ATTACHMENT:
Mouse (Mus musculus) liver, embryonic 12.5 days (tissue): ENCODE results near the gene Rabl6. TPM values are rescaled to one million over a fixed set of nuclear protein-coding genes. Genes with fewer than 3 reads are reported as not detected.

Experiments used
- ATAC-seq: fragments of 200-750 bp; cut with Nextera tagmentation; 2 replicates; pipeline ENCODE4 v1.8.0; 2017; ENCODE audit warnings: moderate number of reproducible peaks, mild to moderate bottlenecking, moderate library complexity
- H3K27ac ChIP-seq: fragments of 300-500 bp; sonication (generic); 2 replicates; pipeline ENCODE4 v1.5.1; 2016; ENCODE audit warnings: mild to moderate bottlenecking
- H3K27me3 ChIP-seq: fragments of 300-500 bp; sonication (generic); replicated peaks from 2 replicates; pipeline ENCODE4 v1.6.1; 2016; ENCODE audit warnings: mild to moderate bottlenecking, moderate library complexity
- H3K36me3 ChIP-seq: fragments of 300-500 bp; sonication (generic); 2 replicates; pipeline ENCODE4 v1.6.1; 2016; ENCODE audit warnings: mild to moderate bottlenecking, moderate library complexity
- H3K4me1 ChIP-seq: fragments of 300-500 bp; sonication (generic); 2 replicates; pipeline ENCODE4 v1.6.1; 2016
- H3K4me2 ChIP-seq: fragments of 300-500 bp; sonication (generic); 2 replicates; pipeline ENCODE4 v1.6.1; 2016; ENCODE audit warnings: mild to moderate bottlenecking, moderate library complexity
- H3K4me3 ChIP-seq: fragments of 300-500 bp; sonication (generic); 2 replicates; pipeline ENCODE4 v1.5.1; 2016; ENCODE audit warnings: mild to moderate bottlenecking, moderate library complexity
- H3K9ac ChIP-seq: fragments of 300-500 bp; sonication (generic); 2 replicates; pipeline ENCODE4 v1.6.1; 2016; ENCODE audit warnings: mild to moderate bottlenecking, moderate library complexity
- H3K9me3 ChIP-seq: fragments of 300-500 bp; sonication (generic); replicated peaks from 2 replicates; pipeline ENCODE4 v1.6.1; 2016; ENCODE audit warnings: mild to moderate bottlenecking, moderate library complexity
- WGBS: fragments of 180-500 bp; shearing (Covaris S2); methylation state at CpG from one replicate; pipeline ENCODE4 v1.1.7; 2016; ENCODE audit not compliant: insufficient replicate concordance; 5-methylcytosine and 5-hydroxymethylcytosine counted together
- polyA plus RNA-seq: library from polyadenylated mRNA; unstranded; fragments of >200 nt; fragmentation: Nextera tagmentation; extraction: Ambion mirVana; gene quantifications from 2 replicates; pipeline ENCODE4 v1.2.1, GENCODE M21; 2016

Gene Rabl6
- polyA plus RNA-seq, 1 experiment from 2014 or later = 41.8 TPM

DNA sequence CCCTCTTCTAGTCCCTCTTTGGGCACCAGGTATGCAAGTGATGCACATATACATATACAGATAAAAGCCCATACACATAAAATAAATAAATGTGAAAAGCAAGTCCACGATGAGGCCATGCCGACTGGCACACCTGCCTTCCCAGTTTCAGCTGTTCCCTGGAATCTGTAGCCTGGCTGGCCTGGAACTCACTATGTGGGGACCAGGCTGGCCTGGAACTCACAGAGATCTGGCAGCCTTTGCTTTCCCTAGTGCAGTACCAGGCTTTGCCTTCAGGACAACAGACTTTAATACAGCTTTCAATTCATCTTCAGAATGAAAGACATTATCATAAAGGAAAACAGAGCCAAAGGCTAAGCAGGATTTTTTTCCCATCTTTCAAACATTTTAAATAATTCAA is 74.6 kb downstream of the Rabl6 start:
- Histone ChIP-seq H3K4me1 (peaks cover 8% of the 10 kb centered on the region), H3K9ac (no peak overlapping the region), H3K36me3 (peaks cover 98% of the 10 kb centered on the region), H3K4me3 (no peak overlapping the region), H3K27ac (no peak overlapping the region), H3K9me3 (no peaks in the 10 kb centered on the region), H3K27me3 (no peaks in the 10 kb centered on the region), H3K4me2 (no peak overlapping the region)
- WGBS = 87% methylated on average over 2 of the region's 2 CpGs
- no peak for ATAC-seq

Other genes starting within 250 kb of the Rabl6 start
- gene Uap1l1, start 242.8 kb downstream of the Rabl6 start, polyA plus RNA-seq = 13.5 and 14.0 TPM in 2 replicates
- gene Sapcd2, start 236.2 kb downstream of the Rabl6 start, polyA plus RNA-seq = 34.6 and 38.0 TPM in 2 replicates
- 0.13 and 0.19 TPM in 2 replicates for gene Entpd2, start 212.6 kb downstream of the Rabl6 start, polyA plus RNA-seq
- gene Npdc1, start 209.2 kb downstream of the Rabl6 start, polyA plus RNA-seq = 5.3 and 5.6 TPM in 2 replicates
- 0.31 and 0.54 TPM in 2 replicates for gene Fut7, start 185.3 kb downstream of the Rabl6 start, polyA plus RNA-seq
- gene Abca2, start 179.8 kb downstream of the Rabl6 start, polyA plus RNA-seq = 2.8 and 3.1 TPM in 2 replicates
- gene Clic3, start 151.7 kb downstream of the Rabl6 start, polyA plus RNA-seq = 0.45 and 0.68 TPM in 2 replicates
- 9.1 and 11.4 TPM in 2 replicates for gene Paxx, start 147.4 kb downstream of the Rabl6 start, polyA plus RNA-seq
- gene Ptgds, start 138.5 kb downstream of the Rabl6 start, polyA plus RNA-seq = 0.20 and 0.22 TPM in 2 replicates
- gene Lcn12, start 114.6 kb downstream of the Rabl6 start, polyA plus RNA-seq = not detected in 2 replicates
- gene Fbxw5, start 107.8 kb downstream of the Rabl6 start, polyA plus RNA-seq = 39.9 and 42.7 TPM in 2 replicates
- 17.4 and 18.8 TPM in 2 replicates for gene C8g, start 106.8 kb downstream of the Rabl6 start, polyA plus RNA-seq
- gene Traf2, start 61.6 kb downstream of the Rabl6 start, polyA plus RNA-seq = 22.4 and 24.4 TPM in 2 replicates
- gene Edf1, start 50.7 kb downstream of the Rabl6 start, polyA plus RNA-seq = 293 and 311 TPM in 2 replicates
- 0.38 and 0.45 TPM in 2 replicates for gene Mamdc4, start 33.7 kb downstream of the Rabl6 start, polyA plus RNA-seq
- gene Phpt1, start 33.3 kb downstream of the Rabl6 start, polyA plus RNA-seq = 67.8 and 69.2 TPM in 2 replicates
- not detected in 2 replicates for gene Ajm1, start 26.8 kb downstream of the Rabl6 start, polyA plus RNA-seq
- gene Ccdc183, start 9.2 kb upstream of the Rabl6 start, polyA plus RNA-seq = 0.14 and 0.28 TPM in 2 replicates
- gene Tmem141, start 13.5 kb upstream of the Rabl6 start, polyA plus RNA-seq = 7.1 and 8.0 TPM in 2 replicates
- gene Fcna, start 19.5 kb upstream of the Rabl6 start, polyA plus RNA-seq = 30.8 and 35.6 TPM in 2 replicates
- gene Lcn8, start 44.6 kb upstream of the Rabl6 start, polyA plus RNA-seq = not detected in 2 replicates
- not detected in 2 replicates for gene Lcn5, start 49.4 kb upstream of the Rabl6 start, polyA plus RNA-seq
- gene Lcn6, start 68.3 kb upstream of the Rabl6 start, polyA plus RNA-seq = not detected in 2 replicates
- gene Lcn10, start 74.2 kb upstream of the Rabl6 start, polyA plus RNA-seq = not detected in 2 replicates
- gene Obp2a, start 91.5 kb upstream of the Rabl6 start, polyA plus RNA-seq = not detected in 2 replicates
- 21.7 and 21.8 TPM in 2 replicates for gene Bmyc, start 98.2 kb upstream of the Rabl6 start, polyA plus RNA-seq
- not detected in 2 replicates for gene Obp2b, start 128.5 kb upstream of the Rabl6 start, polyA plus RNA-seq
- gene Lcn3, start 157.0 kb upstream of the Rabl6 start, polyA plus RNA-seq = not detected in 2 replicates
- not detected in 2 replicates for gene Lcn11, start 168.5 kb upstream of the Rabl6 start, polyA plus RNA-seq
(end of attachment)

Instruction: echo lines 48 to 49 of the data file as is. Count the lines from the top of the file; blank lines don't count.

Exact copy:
- gene Lcn3, start 157.0 kb upstream of the Rabl6 start, polyA plus RNA-seq = not detected in 2 replicates
- not detected in 2 replicates for gene Lcn11, start 168.5 kb upstream of the Rabl6 start, polyA plus RNA-seq